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JavaScript: var functionName = function() {} vs function functionName() {}
What’s the difference in those declarations (in JavaScript)?

Is there any differences between the following function declarations:

function wtf() {

}

lol = function() {

}

omg: function() {

}

?

Regards

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marked as duplicate by deceze, Lews Therin, m4tx, Peter O., DocMax Dec 12 '12 at 18:02

This question has been asked before and already has an answer. If those answers do not fully address your question, please ask a new question.

    
Oh, right. Sorry! :) –  m4tx Dec 12 '12 at 14:11
    
Please refer to this thread : stackoverflow.com/questions/1866084/… –  AmrFaissal Dec 12 '12 at 14:11

3 Answers 3

up vote 3 down vote accepted

1- Is a regular function declaration.

2- You declare an anonymous function and you store it in a variable.

3- The last one is part of an object notation :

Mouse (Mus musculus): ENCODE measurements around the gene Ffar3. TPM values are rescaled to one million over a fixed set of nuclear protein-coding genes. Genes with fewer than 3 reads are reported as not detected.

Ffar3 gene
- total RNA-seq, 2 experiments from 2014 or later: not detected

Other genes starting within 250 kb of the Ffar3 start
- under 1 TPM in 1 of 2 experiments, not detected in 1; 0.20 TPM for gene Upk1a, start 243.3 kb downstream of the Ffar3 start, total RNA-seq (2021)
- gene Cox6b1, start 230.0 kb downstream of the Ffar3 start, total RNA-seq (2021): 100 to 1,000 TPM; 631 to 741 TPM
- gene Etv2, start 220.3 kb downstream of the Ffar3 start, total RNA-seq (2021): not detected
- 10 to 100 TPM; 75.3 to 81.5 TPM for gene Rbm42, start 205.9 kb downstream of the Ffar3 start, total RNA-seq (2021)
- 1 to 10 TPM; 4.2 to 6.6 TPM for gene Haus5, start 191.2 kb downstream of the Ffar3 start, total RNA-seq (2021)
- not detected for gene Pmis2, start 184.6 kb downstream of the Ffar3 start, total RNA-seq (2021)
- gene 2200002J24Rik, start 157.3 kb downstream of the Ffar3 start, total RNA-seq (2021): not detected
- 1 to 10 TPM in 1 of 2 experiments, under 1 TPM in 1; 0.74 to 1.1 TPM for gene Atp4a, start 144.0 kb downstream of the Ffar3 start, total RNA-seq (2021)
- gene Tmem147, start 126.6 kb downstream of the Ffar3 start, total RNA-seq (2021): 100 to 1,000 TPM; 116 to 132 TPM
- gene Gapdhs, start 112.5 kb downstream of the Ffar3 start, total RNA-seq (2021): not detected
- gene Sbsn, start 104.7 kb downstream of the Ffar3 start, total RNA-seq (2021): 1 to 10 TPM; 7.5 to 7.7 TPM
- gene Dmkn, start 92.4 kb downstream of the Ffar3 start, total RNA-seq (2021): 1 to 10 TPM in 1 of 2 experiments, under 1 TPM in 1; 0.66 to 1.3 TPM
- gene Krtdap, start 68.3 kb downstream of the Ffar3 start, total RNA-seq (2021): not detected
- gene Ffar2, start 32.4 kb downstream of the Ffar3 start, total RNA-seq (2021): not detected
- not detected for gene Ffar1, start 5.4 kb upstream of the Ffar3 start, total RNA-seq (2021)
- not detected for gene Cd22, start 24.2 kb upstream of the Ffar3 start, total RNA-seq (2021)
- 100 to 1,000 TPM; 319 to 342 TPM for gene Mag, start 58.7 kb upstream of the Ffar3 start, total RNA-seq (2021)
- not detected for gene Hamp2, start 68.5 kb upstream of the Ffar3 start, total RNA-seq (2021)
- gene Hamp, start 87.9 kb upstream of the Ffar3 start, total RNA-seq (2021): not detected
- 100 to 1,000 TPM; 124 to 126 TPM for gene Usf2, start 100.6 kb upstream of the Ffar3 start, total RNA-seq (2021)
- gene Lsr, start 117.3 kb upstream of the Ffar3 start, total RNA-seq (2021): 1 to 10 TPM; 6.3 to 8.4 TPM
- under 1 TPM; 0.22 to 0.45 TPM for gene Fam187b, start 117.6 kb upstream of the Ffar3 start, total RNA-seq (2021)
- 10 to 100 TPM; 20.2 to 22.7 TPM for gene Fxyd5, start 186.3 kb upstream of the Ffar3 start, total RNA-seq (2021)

var obj = {
  omg:function(value){
    // some code here
  }
};
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1st one :

creates a function at page level ( global level u can say )

2nd : Assings the function to variable 'lol'

3rd: Syntax error. :P

Exactly similar to: What's the difference in those declarations (in JavaScript)?

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1  
The first one isn't necessarily global, it depends which scope it's defined in. Actually, in the example given, the second one is global, assuming the variable isn't scoped before. –  deceze Dec 12 '12 at 14:12
    
@deceze: If first 2 declared inside a function: are not they exact equivalent? –  closure Dec 12 '12 at 14:18
    
@raghavv this link explains it a bit more clearly. –  LPD Dec 12 '12 at 14:27
1  
@raghavv Nope, try it: jsfiddle.net/UtTGG –  deceze Dec 12 '12 at 14:29
1  
@raghavv, javascriptweblog.wordpress.com/2010/07/06/… –  LPD Dec 13 '12 at 4:21

No, it’s the quite the same thing for each of them.

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